The benefits and disadvantages of running alone
Although parkrun has been a vital part of my running journey, I actually do most of my running alone. I have been really indecisive about joining a running club until now, and although the online community has been amazingly supportive so far, I’m finally about to take the plunge and try out a local running club. Ahead of my first ever session tomorrow evening, I started thinking about the aspects of solo running that I love, as well as the aspects I don’t relish quite so much.
Let’s start with the positives. There are definitely plenty, otherwise there’s no way I would still be here working my way towards running the Paris marathon next April. But what I really love about running alone is the complete freedom that comes with it. When it’s just me, I can lace up my trainers and go out running as far as I want as fast as I want. If I’m really pushed for time I can grab my keys and be out running around the block in a matter of minutes, rather than arranging a place and time to meet and worrying about running late (no pun intended!). I can use the time selfishly and listen to podcasts or music, which both educate me about technique, kit and nutrition, and motivate me to keep putting one foot in front of the other. Running alone is my chance for a bit of self-indulgence; it takes my mind off any other stresses I’ve faced that day.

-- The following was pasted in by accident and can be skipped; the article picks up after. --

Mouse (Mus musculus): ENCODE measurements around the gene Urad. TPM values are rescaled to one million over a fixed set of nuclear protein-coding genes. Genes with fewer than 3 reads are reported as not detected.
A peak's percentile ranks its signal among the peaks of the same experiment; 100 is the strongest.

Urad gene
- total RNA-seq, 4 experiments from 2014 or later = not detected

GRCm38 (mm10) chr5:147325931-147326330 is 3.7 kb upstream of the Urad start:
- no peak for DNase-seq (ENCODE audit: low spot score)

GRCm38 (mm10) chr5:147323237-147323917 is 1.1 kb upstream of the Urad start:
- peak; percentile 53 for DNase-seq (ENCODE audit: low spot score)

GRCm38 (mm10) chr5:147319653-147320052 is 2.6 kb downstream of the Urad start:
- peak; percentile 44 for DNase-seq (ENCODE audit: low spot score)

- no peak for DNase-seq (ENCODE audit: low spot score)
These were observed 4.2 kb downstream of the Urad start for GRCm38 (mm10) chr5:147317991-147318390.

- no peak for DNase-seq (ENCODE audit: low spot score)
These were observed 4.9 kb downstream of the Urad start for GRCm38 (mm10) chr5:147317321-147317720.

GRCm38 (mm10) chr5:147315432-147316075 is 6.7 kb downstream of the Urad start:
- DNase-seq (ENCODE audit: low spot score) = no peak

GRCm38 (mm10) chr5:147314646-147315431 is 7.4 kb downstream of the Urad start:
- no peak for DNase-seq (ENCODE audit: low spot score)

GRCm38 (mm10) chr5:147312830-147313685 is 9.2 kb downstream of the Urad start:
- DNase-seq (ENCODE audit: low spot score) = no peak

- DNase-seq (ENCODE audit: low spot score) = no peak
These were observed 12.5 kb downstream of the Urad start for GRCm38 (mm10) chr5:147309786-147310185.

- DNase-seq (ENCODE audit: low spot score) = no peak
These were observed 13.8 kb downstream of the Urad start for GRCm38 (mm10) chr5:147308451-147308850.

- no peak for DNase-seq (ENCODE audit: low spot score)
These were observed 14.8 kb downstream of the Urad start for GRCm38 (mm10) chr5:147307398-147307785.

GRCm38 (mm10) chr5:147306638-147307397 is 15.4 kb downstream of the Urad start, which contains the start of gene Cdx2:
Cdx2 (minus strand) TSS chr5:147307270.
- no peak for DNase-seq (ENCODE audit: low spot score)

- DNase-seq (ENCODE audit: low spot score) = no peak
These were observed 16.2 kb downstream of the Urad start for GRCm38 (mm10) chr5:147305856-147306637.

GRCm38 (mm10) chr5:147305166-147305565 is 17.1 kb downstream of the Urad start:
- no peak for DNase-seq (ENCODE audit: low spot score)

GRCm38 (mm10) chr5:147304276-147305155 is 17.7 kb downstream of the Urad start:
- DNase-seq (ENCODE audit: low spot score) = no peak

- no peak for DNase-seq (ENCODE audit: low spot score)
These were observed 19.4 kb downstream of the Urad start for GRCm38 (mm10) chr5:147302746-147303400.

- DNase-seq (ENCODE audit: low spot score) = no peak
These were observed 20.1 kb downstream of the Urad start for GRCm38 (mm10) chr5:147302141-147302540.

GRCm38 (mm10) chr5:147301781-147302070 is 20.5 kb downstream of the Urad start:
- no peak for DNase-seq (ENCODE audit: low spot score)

But with freedom comes the need for discipline. With no one depending on me to show up, it’s so much easier to cut a run short, slow down too much, or even skip it altogether. I also feel much more uncertain about trying different types of running workout, such as mile repeats, tempo runs or hill sprints on my own, without the support and structure of a team or club. It might surprise you to know that most of the time I feel like I still don’t really know what I’m doing with this whole running thing, although I am getting a bit more adventurous. This has been predominantly since I began researching a proper training plan for my next half marathon.
Another worry I have when running by myself is getting lost. It sounds ridiculous, but I really am that bad with directions. I’d love to do more off-road running and circular routes, but panic about ending up having to run much further than I planned to, or not knowing the way back. I’m really lucky to have some great friends and colleagues who have offered to show me different routes further from the beaten track, but when everyone is leading such busy lives, it can be hard to find the time to organise these outings and I usually end up sticking with the security of the routes I already know.
Finally, although I have waxed lyrical about how much I love the pleasures of time spent running solo, when the going gets tough, sometimes I wish I had the distraction of other runners to chat to and spur me on, rather than having to dig so deep to make myself my main motivator. I am also really looking forward to meeting more people who share my passion for running in real life to bolster the support I have already gained from the online community, and for which I am truly so grateful.
Watch this space to see how I get on with my first venture into club running!
Do you prefer running in a group or alone? Do you belong to a physical or virtual running club? Let me know in the comments – I’d love to hear your advice or anecdotes.
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